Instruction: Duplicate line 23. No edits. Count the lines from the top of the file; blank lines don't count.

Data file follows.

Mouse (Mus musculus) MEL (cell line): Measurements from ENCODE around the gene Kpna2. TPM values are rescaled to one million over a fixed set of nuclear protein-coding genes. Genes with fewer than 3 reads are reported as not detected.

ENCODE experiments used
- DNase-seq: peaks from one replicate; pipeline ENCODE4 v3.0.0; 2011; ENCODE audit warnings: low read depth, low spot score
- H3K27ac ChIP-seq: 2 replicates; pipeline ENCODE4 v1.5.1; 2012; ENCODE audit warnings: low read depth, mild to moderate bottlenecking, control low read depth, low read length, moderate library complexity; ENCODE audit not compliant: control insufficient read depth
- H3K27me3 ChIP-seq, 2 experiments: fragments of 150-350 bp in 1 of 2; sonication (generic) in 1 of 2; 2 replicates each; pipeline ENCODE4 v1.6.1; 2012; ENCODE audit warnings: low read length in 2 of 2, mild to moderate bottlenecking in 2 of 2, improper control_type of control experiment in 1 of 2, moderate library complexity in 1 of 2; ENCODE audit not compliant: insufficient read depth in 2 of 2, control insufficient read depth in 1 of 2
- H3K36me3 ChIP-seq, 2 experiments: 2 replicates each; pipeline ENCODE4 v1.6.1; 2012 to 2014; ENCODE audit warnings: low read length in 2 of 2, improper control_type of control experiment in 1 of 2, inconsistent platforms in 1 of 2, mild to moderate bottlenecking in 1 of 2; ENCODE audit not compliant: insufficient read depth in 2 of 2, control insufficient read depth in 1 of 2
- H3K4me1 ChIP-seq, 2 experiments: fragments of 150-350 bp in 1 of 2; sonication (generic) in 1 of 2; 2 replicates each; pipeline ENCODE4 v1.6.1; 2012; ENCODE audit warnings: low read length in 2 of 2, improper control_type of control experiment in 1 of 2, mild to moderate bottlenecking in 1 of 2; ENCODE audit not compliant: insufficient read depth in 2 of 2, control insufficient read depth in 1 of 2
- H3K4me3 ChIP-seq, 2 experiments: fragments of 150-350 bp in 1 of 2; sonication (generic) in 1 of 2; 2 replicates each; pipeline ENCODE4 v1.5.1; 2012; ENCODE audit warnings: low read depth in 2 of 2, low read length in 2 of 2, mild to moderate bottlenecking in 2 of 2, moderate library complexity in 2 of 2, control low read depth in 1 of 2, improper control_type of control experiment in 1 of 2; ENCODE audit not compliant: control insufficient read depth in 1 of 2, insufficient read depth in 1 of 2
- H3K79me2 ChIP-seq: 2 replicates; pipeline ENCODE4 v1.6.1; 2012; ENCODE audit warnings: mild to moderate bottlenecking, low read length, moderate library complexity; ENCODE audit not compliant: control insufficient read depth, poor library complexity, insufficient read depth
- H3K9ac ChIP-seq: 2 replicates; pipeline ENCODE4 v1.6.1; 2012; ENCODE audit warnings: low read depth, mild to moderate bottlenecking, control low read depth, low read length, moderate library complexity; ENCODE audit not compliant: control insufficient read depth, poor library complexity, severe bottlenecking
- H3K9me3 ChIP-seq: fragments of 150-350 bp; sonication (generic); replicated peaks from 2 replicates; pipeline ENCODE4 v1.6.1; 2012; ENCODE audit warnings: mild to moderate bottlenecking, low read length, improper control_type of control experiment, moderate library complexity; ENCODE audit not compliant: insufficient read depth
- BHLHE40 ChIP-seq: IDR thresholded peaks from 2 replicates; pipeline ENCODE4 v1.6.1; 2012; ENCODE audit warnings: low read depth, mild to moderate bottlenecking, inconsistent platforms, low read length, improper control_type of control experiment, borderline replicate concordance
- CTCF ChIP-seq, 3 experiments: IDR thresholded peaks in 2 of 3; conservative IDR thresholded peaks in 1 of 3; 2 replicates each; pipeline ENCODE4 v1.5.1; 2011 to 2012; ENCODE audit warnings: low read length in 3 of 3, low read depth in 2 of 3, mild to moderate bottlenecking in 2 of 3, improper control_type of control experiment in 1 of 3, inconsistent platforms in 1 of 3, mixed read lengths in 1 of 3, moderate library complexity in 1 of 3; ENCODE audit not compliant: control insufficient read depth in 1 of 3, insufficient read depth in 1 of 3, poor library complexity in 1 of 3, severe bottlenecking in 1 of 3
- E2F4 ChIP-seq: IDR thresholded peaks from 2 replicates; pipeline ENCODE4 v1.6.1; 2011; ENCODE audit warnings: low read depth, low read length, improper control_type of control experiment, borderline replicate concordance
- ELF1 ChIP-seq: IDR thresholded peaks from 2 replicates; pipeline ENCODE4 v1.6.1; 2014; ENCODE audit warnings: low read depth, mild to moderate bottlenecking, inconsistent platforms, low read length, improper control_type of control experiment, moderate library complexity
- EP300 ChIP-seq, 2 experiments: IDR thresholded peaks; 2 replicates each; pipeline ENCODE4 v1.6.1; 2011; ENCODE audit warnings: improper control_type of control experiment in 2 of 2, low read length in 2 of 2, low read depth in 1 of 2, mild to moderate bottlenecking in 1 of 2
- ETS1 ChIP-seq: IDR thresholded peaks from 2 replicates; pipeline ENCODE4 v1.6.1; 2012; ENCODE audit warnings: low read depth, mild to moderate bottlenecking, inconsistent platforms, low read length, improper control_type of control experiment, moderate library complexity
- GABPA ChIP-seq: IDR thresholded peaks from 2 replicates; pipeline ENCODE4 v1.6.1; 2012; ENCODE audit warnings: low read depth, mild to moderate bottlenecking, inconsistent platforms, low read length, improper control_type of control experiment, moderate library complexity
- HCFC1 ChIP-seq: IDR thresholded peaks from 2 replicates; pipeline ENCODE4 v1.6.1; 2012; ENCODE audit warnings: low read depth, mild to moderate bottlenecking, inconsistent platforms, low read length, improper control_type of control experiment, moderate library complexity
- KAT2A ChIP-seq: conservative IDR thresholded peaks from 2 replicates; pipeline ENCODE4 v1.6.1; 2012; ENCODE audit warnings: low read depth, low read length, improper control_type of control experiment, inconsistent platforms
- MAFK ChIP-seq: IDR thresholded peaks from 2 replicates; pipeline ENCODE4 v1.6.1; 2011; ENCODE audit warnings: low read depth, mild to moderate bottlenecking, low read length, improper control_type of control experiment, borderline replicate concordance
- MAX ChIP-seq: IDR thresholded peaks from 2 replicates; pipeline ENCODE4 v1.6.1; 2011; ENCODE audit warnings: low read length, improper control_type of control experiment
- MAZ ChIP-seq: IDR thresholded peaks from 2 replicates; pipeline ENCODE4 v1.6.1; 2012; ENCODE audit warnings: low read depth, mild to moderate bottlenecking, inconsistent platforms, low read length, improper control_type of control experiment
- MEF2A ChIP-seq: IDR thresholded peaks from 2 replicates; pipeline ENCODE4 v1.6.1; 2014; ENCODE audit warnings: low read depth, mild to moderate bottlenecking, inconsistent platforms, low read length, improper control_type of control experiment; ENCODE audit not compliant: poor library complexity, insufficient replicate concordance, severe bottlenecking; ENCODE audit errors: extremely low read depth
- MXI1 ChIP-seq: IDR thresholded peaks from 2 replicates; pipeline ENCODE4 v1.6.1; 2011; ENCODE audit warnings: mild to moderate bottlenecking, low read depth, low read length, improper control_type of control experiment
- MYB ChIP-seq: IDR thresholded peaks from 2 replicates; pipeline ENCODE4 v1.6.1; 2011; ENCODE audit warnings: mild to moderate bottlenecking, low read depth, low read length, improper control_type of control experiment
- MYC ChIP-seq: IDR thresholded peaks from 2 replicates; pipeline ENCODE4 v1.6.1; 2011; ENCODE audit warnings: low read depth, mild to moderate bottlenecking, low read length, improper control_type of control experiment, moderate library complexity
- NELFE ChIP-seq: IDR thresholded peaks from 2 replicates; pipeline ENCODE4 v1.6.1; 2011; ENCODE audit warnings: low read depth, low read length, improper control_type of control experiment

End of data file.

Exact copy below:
- MAZ ChIP-seq: IDR thresholded peaks from 2 replicates; pipeline ENCODE4 v1.6.1; 2012; ENCODE audit warnings: low read depth, mild to moderate bottlenecking, inconsistent platforms, low read length, improper control_type of control experiment